SNC could use their negotiation tactics with other vendors because their main vendor, Dynasty Enterprise offered SNC profitable terms of 2/10 with a net of 30. This reduces SNC’s costs of sales by $200,000 and their AR by $812,000. The last opportunity is to adopt a global expansion strategy. SNC acquired a new Latin American client (Viva Familia), which helped SNC expand their business operations into Latin America. SNC’s partnership with Viva Familia allowed SNC to decrease their DSO by 2 days because Viva Familia will cover delivery charges. However, this new partnership increased the company’s DSI by two days, and it also increased SNC’s sales by 2% with margins remaining parallel to current business.
SNC’s Final Metrics Results
Final Metrics Results (Figures Reflect 2013-2021):
EBIT (600% Increase): Figure went from $440 to $3080
Sales (213.4% Increase): Figure went from $10,000 to $31340 Net Income (985.90% Increase): Figure went from $156 to $1694 Free Cash Flow (406.03% Increase): Figure went from $365 to $1847 Total Firm Value (60.38% Increase): Figure went from $3,248 to $5209 General Effects of Limited Access to Financing
There are several general effects limiting access to financing, which can have several effects on entrepreneurs trying to start or grow his or her businesses. For example, limited access to financing may lead to higher interest rates on a business loans, credit fees, or force a business to face a complicated and expensive entry (registration costs, policies, equipment fees, etc.) and exit procedures (Parrino, Kidwell, & Bates, 2012). Furthermore, limiting the amount of growth (profits, SME, consumer/client base, etc.) a company can have in a given new market would have the same affect. Furthermore, making it more challenging (longer and more expensive process) to implement property and intellectual rights of privately owned and developed brand products.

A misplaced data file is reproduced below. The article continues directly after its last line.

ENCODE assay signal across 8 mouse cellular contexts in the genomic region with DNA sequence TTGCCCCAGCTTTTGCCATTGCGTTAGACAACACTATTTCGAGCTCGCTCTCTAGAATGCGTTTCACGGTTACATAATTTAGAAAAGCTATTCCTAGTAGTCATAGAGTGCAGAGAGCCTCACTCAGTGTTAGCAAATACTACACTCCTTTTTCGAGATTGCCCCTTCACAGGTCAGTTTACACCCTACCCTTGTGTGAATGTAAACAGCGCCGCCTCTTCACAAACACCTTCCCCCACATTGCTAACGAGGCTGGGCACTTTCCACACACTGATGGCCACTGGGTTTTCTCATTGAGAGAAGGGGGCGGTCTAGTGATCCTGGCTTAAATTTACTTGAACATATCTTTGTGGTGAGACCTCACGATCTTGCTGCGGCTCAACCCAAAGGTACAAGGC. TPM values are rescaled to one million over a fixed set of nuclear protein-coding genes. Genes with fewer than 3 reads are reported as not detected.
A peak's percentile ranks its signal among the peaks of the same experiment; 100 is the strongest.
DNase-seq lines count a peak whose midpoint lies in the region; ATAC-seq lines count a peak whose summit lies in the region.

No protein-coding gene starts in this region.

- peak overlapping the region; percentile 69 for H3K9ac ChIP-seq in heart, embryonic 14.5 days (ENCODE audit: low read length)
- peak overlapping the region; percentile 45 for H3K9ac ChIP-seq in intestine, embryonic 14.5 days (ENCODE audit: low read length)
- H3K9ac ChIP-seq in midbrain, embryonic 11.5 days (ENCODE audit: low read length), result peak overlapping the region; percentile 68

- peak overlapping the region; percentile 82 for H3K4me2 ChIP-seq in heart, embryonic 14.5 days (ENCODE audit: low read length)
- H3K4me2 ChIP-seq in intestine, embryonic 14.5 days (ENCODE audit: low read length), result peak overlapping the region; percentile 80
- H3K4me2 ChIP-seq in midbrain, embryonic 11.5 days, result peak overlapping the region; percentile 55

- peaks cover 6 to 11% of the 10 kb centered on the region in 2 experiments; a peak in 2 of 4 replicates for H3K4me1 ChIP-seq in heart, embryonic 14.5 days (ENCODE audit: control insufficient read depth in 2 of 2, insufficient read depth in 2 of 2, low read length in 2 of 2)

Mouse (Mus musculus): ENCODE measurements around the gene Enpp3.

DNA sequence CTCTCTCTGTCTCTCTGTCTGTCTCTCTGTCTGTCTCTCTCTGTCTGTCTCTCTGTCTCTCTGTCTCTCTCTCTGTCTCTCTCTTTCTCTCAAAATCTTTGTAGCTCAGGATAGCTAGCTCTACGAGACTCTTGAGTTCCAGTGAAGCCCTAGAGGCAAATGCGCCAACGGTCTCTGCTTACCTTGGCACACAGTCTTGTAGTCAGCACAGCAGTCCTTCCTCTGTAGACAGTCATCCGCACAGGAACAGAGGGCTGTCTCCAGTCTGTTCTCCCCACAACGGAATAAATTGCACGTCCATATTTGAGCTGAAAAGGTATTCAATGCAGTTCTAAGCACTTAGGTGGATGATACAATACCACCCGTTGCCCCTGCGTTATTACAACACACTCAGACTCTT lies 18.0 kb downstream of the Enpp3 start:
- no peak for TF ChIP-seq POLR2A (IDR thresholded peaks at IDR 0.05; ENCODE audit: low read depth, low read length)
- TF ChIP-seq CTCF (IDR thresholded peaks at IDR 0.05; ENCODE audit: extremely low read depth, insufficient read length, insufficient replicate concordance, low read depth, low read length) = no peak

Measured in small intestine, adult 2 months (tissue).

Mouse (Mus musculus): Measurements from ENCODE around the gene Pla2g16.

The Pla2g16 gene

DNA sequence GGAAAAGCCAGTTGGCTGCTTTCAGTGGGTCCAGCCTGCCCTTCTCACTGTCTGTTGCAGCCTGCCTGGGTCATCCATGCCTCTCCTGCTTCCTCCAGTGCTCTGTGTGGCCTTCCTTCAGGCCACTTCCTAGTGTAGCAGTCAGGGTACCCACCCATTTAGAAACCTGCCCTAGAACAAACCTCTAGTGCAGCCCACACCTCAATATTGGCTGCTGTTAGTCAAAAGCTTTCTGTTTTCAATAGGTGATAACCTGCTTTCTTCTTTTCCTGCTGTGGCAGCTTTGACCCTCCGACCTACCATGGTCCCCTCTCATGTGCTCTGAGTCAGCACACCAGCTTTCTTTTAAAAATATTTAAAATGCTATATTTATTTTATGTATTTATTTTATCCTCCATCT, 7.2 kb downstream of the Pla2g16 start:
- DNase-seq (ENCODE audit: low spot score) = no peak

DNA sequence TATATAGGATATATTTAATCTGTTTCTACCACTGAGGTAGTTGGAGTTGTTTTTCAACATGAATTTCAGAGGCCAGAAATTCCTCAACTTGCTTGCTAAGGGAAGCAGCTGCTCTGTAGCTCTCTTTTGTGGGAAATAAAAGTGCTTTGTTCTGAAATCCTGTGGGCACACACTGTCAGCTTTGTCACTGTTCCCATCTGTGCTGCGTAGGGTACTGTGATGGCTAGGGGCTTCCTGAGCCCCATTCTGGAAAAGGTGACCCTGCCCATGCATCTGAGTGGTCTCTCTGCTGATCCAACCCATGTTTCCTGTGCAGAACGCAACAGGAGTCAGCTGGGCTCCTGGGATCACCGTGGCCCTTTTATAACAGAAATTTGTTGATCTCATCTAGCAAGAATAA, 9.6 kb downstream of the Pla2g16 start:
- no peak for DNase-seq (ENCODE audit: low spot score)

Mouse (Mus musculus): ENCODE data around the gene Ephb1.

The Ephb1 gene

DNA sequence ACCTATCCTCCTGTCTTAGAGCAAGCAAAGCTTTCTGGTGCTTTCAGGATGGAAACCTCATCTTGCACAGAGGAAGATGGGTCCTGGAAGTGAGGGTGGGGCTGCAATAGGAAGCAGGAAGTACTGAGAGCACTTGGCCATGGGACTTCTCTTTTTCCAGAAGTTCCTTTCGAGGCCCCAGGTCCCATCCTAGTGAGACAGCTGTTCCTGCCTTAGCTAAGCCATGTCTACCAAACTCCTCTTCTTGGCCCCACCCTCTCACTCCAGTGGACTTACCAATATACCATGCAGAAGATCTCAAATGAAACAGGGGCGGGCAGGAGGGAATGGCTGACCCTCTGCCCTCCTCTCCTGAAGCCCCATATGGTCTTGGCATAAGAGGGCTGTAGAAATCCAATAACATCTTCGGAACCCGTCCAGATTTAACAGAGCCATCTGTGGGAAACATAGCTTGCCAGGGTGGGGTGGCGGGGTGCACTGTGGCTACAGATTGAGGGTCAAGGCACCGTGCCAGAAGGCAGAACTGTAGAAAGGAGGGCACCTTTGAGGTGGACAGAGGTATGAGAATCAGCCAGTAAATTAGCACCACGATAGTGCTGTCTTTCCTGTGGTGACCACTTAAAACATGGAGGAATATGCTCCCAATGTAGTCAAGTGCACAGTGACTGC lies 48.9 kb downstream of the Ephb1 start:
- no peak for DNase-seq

In Summary, the SNC simulation showed us managing growth and capital can become quite a challenge in today’s business markets, especially if a company has limited financing or takes on business partnerships they cannot financially support with their credit line or resources.
Harvard Business Publishing. (2014). Working capital simulation: managing growth. Retrieved from, http://forio.com/simulate/harvard/working-capital/simulation/?#page=dashboard. Parrino, R., Kidwell, D. S, & Bates, T. W. (2012).Fundamentals of corporate finance (2nd ed). Hoboken, NJ: Wiley.